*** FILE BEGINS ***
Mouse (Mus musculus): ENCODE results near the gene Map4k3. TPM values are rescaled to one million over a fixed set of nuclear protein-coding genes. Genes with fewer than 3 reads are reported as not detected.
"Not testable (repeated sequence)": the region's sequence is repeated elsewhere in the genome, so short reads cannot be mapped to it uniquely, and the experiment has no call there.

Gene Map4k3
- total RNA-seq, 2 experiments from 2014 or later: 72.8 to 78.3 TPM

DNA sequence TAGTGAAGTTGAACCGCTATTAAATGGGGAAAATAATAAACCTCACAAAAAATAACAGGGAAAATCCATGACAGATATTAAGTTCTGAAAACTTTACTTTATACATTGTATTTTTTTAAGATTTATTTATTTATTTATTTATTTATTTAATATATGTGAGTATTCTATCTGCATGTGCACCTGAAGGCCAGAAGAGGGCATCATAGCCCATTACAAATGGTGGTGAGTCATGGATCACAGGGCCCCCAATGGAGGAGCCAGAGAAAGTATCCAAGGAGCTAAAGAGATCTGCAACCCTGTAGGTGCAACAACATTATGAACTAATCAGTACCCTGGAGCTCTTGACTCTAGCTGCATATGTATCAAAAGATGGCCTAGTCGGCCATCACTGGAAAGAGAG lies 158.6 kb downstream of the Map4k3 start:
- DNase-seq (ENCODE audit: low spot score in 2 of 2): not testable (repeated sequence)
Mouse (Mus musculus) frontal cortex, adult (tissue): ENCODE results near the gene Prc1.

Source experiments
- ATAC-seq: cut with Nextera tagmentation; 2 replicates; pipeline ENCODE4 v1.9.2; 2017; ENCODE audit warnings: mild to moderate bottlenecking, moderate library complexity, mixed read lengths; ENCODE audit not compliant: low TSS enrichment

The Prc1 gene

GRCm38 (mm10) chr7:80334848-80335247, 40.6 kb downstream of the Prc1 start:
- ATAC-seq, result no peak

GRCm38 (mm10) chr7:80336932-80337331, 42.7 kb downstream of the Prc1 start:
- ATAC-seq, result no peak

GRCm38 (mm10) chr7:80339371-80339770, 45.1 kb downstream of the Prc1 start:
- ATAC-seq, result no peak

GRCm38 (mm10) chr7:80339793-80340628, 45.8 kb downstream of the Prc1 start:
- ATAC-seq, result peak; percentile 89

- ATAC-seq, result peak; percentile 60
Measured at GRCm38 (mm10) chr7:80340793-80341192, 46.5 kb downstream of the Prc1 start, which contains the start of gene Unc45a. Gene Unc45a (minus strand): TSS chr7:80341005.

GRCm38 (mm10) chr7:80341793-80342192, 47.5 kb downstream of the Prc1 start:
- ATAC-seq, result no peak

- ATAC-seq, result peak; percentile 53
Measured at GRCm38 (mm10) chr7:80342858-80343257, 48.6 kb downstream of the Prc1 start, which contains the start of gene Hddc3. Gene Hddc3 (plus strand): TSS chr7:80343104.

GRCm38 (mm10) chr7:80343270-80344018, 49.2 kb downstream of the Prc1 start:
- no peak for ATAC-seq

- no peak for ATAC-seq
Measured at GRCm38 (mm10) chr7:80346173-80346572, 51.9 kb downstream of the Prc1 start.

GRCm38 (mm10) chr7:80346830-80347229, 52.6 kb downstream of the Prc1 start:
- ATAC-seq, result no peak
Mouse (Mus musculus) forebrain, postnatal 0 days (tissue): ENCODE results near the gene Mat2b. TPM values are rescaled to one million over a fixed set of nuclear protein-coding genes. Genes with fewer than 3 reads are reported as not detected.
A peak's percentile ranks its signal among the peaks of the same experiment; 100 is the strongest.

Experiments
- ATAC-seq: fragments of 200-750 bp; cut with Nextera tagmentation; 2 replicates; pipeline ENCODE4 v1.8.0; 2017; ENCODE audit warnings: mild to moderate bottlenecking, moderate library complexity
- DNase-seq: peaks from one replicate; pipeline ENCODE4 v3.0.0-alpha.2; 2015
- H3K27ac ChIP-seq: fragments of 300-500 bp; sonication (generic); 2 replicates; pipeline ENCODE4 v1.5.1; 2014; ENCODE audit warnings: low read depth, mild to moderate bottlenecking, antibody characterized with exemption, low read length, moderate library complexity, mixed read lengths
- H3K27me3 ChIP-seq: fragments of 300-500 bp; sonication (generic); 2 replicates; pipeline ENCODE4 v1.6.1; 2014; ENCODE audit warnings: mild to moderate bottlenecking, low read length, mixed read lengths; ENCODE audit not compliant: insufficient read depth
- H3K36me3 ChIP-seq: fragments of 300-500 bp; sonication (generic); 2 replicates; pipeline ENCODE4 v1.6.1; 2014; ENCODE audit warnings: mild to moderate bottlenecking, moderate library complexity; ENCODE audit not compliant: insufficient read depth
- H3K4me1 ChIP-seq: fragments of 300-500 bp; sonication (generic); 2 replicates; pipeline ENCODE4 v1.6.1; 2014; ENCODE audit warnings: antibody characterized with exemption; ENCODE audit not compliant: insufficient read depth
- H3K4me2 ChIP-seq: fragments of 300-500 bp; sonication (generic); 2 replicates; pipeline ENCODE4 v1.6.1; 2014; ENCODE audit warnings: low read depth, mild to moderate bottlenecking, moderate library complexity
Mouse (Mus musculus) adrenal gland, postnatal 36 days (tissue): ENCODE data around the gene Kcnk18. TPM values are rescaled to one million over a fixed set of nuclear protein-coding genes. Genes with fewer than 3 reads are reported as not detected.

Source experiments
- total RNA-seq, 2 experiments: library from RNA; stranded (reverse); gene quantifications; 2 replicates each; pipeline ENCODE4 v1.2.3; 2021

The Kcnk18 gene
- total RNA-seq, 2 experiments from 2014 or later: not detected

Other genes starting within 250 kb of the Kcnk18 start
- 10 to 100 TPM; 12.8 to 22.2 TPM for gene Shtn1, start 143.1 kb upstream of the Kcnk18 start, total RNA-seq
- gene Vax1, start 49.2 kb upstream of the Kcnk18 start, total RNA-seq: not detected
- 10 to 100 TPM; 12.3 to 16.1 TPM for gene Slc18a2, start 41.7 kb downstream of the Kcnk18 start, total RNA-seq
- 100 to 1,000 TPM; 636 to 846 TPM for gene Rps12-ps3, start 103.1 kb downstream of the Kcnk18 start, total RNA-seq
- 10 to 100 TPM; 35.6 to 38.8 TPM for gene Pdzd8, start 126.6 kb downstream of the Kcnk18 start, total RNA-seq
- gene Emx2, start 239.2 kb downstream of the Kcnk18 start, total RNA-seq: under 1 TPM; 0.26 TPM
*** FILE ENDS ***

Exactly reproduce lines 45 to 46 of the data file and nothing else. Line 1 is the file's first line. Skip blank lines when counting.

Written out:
- total RNA-seq, 2 experiments from 2014 or later: not detected

Other genes starting within 250 kb of the Kcnk18 start